It was a blast being out there tonight, but alas, about 11:30, I started to get cold, so everything went back in the shed and I came in to warm up. It's been months since I've had a night under the stars I enjoyed as much as tonight. I hope with spring coming, will be more. I got spoiled last summer. With the draught, it seemed like I could go out almost any time and have decent and often excellent skies.

#2 RonUwood

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Posted 06 February 2013 - 01:59 PM

That sounds exactly like the night I just had, even down to the smudge in M46, which I had to check to make sure of what I was seeing. It was the best night this year.

Ron

#3 stevecoe

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Posted 06 February 2013 - 04:12 PM

Larry;

Always fun to hear from someone out enjoying themselves under clear skies. I am hoping to do the same tonight. Yes the planetary in M 46 is very interresting, lots of great detail at high power. I also dearly love M 41, the stars shows some color and there is an excellent star chain involved within the cluster.

Have fun;
Steve Coe

#4 Astrodj

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Posted 07 February 2013 - 07:56 PM

Sounds like you had a great night out. Getting totally absorbed with one object for an hour or more is really relaxing and rewarding. Doing it several times in one night can keep me refreshed for a long time. Nice report!

#5 rinalmj

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Posted 07 February 2013 - 10:56 PM

Thanks for sharing this great report, sounds like you had a good night indeed. I haven't seen the Flame yet, but your other targets are some of my favorites. Clear skies

#6 Fuzzyguy

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Posted 08 February 2013 - 02:12 AM

Thanks Guys,

Steve,

I saw your other post and it sounds like you are having a great time too under dark skies!

Ron,

Awesome stuff! I really like using Sky Safari at the scope.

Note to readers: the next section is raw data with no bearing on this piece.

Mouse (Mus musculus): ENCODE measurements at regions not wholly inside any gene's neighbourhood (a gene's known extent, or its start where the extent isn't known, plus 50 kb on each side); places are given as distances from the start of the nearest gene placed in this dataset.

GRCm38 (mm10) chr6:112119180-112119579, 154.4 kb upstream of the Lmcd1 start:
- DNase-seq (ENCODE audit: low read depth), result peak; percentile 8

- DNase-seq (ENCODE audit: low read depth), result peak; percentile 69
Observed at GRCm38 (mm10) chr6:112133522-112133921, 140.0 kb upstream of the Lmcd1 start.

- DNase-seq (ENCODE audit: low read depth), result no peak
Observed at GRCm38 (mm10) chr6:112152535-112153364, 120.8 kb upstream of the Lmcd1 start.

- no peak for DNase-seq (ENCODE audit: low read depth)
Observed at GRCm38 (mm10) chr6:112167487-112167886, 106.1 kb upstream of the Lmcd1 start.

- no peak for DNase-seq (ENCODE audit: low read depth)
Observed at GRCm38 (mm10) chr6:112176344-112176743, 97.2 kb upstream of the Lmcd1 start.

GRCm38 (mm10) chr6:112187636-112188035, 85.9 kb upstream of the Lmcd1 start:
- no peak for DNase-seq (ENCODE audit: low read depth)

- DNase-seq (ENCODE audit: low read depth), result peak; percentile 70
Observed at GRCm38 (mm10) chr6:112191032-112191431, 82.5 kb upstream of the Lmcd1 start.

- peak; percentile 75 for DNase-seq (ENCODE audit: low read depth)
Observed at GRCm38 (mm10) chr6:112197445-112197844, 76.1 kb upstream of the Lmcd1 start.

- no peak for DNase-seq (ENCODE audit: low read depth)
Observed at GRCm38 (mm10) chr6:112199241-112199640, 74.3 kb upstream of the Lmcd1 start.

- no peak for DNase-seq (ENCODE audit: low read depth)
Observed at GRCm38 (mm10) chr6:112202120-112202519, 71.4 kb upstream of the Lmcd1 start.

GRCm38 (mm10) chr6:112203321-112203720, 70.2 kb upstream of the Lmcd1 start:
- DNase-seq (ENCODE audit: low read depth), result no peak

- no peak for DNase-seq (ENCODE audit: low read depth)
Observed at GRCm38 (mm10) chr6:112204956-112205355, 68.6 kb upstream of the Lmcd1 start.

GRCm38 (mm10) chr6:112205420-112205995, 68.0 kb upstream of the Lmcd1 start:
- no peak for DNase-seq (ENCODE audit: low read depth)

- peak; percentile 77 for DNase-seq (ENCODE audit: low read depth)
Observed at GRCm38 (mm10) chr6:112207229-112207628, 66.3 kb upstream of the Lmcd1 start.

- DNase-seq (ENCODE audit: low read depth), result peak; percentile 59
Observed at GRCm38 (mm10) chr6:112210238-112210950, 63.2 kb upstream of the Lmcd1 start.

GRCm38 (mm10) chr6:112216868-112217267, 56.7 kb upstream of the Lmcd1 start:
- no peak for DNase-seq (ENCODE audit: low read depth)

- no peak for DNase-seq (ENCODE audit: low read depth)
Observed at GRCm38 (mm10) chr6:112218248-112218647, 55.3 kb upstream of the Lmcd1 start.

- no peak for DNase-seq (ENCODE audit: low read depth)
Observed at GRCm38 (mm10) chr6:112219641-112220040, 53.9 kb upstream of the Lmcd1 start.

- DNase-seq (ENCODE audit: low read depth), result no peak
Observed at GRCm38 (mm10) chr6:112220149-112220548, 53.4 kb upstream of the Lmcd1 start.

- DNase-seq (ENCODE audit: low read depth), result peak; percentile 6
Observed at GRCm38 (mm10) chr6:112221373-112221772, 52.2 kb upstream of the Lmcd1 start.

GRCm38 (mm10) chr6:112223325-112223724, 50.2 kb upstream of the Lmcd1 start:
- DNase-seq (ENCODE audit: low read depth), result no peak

Tonight was another great one here. I started off with M74 in Pisces and M77 in Cetus. M74 showed more detail that M77.

Then I went over to Monoceros and NGC 2264, the Christmas Tree Cluster in the Cone Nebula. The Christmas Tree was framed perfectly in my 40mm Plossl and I could easily see nebulosity around 15 Mon, the pair of stars SW of 15 Mon and the pair on the south side of my FoV.

From there, it was a short hop down to NGC 2261, Hubble's Variable Nebula. It reminded me of Comet C/2012 K5 Linear. The star that excites the nebula looks like a coma and the nebula itself, a fan shaped tail. Small but nice!

On south to the Rosette Nebula NGC 2237. This is way larger than the FoV of my 40mm Plossl, but panning around, I saw most of the nebula. I spent most of my time on the cluster NGC 2244. I put on the UHC filter and it helped to bring out the nebulosity around the edge of my FoV.

I looked at a few of the open clusters in Monoceros including NGC 2251 and NGC 2254, Colinder's 97, 104, 106 & 107. I could tell on most, but a couple I wasn't sure I actually saw a cluster. The ones I could see, were all pretty sparsely populated with a few bright stars.

I finished up with NGC 3190 AND 3193 in Leo. Both were small and faint with no detail, but it was cool seeing them both in the same FoV. I could not see any hint of NGC 3185 or 3187, but I was getting pretty cold, so I didn't look too long. :)

The dew shield had frost on the front edge when I packed up and my toes and fingers were tingling. Pretty nice night again though!

#7 kansas skies

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Posted 09 February 2013 - 06:21 PM

Sounds about like the the nights I've been experiencing lately - very crisp and transparent. Tonight looks like a washout, however. That's alright, since there's supposed to be rain and we really do need the moisture. For the most part, I agree with your comment concerning the decent skies last summer due to the drought. The downside of this, of course, was reduced tranparency caused by debris from Oklahoma and Kansas grass fires.

Bill